British tricks to avoid accountability for killings


The British Direct Ruler Brandon Lewis is attempting to “run down the clock” in a legal challenge over collusion in the assassination of Belfast defence lawyer Pat Finucane, the High Court has heard.

Further delays in the case are being highlighted as the British government prepares to issue a blanket ban on such investigations in an effort to “draw a line under the Troubles”, according to British Prime Minister Boris Johnson.

Mr Finucane’s widow Geraldine is taking legal action against Lewis for deciding not to hold a public inquiry into state collusion in the killing.

Although a full hearing is due to begin next month, it emerged today that Mrs Finucane’s legal team have still not received censored evidence documents from the British government.

Fiona Doherty QC questioned the further delays. She told the court she remains “in the dark” about the so-called Public Interest Immunity (PII) process, where some evidence is being withheld for reasons of British ‘state security’.

She said: “We are sceptical about the Secretary of State’s motives in all this, and about the fact this is another example of running down the clock.”

Mr Finucane was shot dead by loyalist paramilitaries at his north Belfast home in front of his family in February 1989. His family have campaigned ever since for a public inquiry to establish the full scale of Crown force collusion in the murder.

It is a prominent example of hundreds of cases in which evidence of collusion exists but for which the truth may never be uncovered, thanks to plans by the current Tory government in London for a blanket statute of limitations. The overarching cover-up is set to include all killings carried out by members of the Crown Forces and their agents.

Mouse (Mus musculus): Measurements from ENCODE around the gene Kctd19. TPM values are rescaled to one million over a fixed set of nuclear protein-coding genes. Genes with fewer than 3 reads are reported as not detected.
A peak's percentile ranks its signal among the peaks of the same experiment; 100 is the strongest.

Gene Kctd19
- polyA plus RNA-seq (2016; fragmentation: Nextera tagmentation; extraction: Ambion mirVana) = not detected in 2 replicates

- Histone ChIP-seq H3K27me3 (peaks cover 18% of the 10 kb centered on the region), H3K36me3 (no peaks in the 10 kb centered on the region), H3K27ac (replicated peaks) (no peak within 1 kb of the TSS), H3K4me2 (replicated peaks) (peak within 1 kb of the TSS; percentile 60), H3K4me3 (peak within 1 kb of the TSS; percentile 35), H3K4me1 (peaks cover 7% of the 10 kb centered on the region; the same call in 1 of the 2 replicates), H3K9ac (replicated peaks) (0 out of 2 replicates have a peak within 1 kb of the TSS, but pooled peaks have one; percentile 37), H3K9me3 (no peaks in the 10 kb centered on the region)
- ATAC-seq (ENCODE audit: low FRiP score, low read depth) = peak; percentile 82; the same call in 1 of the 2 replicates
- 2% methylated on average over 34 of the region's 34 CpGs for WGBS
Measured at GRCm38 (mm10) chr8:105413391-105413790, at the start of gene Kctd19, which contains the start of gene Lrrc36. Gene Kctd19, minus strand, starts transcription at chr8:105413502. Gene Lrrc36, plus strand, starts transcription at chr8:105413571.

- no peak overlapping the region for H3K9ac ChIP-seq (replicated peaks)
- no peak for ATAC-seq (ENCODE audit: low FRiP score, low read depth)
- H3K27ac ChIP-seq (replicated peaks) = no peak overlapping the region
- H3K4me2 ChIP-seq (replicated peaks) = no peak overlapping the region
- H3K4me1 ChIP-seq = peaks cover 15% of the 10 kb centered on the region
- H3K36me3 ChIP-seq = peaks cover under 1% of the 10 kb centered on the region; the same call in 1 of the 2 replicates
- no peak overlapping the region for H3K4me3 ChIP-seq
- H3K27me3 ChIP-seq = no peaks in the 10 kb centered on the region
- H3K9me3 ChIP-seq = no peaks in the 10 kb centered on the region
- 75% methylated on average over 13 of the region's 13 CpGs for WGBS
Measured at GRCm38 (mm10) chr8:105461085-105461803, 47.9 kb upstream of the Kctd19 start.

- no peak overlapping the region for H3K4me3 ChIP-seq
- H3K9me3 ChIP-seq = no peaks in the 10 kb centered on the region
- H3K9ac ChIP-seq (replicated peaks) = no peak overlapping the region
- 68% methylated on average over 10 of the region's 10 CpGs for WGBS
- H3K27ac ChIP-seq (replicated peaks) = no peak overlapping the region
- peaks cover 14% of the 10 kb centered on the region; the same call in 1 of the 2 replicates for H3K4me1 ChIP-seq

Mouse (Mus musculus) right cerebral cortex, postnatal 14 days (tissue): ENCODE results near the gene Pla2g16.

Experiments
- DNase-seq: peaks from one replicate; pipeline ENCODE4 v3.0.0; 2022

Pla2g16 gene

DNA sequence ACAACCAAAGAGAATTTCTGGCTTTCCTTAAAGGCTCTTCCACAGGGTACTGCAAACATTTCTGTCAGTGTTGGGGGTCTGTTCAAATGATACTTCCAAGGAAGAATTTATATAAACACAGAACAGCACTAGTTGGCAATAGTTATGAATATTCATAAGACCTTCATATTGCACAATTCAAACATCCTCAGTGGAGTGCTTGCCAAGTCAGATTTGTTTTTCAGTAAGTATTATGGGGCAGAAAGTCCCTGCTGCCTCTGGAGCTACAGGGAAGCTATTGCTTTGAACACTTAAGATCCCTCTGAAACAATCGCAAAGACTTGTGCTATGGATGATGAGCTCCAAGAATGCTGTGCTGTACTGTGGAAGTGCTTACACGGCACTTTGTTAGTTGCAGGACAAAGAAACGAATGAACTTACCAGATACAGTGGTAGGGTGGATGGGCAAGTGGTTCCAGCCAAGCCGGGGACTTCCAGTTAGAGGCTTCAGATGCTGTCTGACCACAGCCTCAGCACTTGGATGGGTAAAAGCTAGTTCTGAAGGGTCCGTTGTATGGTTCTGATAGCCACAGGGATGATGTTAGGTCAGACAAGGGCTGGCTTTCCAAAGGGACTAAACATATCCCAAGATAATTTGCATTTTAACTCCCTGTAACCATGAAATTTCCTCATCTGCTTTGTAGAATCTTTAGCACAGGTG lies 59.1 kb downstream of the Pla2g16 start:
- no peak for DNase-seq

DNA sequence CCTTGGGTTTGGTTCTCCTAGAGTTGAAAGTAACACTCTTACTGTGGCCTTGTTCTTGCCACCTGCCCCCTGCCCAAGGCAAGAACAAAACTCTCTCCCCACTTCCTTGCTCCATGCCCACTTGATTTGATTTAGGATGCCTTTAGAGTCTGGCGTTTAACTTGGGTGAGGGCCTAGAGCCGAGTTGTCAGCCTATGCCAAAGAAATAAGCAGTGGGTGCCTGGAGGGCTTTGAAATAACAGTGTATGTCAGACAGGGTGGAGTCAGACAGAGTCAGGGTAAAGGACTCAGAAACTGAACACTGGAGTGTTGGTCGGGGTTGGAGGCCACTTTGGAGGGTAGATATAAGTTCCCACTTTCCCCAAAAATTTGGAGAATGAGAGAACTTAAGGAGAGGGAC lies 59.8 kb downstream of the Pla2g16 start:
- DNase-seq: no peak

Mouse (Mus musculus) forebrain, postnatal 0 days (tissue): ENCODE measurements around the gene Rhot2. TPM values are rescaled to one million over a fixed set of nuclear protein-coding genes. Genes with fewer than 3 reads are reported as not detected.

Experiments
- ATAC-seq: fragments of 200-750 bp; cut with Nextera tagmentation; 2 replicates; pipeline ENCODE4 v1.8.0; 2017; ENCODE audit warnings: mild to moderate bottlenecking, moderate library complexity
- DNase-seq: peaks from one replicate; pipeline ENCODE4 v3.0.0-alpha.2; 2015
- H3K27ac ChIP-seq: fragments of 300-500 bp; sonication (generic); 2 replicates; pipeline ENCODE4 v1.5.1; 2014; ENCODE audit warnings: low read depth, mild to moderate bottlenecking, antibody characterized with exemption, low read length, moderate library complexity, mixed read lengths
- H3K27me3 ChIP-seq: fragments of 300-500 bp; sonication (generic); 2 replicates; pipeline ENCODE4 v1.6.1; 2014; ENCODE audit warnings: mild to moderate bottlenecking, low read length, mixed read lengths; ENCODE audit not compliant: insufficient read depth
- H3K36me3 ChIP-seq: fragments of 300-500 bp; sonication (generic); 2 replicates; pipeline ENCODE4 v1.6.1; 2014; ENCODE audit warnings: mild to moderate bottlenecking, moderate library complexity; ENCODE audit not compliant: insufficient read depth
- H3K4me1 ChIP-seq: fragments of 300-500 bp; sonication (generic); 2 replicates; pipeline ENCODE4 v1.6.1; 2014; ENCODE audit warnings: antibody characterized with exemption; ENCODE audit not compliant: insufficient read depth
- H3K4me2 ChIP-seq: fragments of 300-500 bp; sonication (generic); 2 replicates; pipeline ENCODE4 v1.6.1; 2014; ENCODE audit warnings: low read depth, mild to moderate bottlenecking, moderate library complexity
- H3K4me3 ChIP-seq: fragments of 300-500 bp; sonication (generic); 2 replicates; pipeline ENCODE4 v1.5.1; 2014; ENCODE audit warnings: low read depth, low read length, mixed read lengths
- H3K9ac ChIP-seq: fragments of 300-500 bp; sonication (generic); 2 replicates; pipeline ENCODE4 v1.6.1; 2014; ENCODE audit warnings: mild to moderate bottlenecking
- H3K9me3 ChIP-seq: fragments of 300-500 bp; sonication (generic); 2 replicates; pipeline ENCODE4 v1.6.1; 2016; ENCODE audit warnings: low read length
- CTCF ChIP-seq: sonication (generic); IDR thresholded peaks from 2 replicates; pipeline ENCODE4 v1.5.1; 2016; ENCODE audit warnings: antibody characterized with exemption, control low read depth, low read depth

There were concerns this week at fresh attempts to conceal the role of British agents in the 1998 Omagh bomb in which 29 civilians died. Part of a court judgement published this week calling for a new investigation has been withheld for reasons of “British state security”.

It also emerged that the first report of ‘Operation Kenova’, an investigation into the actions of British state agents within the Provisional IRA, is to be censored of anything which would be ‘prejudicial to the British state’, up to and including “the economic well-being of the UK” and “the continued discharge of the functions of any public authority”.

After six years of delays, it now appears likely the investigation will be gagged from revealing the truth behind ‘Stakeknife’ and other British informers inside the IRA.

Sinn Féin’s Gerry Kelly said this week the British armed forces cannot be placed above the rule of law and accountability.

“Victims of the conflict and their families cannot be denied access to the courts in pursuit of truth and justice,” he said.

“Boris Johnson’s Tory government needs to listen to the voices of victims and their families.

“They should withdraw their controversial amnesty proposals for state forces outlined in his government’s command paper on the 14th July and instead commit to fully implementing the Stormont House Agreement in a human rights compliant manner.”

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